No Reason to Give Up Kase
The player the Flames were reportedly the most interested in getting in return for Noah Hanifin was Ondrej Kase. However, Kase is a player I absolutely would not want to give up right now. Yes, he’s been injury-prone, but that isn’t a reason to ditch him, as that could change. Also, people are way too hard on him for his time in Boston so far. But, he’s only played 17 games for the Bruins. Only six of those came before the bubble, and he was coming off a concussion then. The rest came during the bubble, where he was thrown right into the fire after missing the entirety of training camp. Players always take time to adjust to new teams. Then, he had to deal with being expected to play good playoff hockey (which he had little experience with from his time with the Ducks) immediately after not playing for five months. Combine those two things and no offense, but you’re crazy if you expected him to be good.
Plus, Kase actually had a good bubble performance. He may not have scored, but he had great hustle and built chemistry with Krejci and DeBrusk pretty quickly. However, a lot of Bruins fans seem to think players are worthless just because they don’t score much (case in point: Danton Heinen). However, that’s just not the case. Even if it was, give Kase training camp and actual consistent time with DeBrusk and Krejci, and you better believe that scoring touch will come back and be better than ever before.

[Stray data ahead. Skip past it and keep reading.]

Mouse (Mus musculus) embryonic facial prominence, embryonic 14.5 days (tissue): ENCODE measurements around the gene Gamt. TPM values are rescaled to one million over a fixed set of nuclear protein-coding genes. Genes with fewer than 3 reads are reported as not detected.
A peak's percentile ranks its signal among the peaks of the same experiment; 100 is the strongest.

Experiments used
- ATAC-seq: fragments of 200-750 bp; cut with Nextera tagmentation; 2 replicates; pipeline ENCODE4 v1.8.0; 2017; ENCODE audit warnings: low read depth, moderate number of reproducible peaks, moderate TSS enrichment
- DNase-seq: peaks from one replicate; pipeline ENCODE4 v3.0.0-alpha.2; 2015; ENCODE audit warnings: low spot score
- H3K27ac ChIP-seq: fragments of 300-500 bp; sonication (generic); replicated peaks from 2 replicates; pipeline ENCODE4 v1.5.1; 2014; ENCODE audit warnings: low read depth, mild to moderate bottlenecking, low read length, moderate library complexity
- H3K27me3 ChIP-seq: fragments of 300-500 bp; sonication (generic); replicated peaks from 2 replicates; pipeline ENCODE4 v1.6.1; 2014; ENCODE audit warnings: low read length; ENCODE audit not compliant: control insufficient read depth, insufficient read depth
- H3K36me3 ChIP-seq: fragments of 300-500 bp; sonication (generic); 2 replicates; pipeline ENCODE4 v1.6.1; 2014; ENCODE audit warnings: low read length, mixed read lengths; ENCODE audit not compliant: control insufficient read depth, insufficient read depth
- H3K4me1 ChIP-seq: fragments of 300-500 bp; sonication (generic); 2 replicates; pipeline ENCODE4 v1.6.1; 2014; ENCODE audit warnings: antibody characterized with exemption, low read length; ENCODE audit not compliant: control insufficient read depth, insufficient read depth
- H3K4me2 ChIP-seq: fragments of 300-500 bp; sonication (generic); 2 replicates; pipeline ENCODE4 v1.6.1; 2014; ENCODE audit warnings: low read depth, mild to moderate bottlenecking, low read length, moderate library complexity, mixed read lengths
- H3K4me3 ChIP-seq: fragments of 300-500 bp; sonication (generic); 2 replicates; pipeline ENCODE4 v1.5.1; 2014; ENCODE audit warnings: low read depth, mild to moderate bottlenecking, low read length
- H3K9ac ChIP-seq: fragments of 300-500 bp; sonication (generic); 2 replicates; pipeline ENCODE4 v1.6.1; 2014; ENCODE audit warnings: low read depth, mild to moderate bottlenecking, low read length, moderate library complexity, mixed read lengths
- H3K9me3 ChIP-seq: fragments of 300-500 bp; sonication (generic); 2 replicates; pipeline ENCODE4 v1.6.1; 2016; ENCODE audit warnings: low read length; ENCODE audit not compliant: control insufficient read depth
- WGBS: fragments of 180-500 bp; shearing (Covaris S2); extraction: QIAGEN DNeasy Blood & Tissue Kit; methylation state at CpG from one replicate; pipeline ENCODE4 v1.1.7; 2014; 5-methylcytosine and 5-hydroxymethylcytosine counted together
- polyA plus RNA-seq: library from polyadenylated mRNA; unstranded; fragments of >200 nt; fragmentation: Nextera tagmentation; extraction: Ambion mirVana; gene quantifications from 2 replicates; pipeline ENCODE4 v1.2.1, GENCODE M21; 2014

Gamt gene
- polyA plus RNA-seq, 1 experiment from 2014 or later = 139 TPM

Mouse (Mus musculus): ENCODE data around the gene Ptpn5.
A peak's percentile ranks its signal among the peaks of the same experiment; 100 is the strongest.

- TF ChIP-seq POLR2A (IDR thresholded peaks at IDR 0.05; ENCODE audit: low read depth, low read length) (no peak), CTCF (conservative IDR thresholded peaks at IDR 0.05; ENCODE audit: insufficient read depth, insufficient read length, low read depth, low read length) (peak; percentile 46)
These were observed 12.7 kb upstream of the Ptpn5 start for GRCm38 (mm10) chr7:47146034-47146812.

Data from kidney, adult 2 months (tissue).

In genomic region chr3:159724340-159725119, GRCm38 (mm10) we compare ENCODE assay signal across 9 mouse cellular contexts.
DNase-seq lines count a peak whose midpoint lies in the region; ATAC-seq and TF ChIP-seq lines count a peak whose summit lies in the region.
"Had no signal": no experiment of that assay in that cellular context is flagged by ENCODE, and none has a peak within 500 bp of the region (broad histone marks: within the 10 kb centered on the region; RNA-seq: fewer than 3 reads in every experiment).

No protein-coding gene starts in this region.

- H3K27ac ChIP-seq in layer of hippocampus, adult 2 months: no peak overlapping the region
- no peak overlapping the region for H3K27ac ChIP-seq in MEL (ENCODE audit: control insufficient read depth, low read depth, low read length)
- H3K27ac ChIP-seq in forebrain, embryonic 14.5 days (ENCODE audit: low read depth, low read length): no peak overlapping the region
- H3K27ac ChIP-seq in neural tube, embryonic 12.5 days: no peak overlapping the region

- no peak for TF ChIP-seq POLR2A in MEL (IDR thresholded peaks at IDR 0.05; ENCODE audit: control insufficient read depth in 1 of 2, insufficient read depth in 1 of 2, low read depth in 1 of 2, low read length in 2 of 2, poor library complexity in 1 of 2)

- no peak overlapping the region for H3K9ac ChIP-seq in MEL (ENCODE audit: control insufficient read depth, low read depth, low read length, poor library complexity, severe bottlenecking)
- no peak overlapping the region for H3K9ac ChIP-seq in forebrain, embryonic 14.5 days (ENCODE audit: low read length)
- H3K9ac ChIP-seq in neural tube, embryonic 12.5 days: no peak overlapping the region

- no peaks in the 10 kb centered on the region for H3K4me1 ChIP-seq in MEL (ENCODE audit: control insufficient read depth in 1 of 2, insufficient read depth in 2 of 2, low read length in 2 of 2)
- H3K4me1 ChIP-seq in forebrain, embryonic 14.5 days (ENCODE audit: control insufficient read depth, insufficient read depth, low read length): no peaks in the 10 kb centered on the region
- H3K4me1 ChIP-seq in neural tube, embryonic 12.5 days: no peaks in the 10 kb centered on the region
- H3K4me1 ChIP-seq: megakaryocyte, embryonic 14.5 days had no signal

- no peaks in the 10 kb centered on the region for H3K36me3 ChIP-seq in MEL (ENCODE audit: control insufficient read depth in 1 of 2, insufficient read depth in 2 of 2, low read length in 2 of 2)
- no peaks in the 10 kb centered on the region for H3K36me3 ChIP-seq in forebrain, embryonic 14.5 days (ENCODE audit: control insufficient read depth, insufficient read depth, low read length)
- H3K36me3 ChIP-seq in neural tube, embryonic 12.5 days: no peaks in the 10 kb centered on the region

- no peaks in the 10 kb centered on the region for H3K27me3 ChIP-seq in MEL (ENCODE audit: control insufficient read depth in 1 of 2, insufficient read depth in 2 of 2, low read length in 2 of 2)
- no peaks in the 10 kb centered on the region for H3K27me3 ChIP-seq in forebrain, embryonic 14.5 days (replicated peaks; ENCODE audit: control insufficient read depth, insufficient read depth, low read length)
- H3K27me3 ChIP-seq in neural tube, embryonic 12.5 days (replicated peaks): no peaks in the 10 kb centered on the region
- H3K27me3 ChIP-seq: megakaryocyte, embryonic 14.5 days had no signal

Kase Wouldn’t Be the Only Thing Going Back
Also, Kase wouldn’t be the only player going back the other way in a Noah Hanifin trade. I think it’s a safe bet the Bruins would have to give up at least a decent prospect such as Urho Vaakanainen as well. That’s just not worth it. Why trade a good forward and a promising young left defense prospect who should be ready soon for a left defenseman who may never live up to his hype? It simply makes no sense.